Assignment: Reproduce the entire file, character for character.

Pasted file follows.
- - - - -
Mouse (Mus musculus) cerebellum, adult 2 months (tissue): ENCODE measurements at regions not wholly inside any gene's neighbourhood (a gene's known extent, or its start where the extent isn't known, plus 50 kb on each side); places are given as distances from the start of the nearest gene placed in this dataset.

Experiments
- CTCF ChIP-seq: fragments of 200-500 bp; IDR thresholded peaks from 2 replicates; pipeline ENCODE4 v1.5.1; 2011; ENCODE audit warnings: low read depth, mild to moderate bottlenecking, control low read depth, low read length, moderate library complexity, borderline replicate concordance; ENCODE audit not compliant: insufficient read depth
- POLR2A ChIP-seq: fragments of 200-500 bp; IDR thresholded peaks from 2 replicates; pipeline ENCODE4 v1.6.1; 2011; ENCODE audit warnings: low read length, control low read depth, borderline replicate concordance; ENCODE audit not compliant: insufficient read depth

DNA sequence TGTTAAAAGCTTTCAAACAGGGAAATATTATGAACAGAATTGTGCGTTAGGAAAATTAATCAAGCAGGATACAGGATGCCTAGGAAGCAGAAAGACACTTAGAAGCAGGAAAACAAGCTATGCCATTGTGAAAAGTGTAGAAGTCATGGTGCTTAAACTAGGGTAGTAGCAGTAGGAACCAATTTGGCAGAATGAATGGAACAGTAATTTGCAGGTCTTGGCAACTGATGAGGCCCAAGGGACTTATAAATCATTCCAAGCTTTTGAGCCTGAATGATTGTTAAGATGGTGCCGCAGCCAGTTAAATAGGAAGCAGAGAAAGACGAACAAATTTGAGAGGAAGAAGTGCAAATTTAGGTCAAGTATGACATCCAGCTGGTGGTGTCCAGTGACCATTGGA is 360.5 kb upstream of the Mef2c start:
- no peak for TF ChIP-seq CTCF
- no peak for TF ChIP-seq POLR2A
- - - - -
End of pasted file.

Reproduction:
Mouse (Mus musculus) cerebellum, adult 2 months (tissue): ENCODE measurements at regions not wholly inside any gene's neighbourhood (a gene's known extent, or its start where the extent isn't known, plus 50 kb on each side); places are given as distances from the start of the nearest gene placed in this dataset.

Experiments
- CTCF ChIP-seq: fragments of 200-500 bp; IDR thresholded peaks from 2 replicates; pipeline ENCODE4 v1.5.1; 2011; ENCODE audit warnings: low read depth, mild to moderate bottlenecking, control low read depth, low read length, moderate library complexity, borderline replicate concordance; ENCODE audit not compliant: insufficient read depth
- POLR2A ChIP-seq: fragments of 200-500 bp; IDR thresholded peaks from 2 replicates; pipeline ENCODE4 v1.6.1; 2011; ENCODE audit warnings: low read length, control low read depth, borderline replicate concordance; ENCODE audit not compliant: insufficient read depth

DNA sequence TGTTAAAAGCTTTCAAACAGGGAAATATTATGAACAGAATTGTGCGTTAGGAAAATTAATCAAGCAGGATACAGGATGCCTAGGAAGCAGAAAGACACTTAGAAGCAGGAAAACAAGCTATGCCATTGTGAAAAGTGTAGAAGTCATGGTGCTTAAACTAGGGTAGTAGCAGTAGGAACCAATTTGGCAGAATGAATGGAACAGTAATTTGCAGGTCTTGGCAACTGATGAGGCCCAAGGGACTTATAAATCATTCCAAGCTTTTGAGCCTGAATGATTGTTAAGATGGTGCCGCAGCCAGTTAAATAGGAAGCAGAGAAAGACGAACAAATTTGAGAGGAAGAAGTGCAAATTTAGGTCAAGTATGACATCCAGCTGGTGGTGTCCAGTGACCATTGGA is 360.5 kb upstream of the Mef2c start:
- no peak for TF ChIP-seq CTCF
- no peak for TF ChIP-seq POLR2A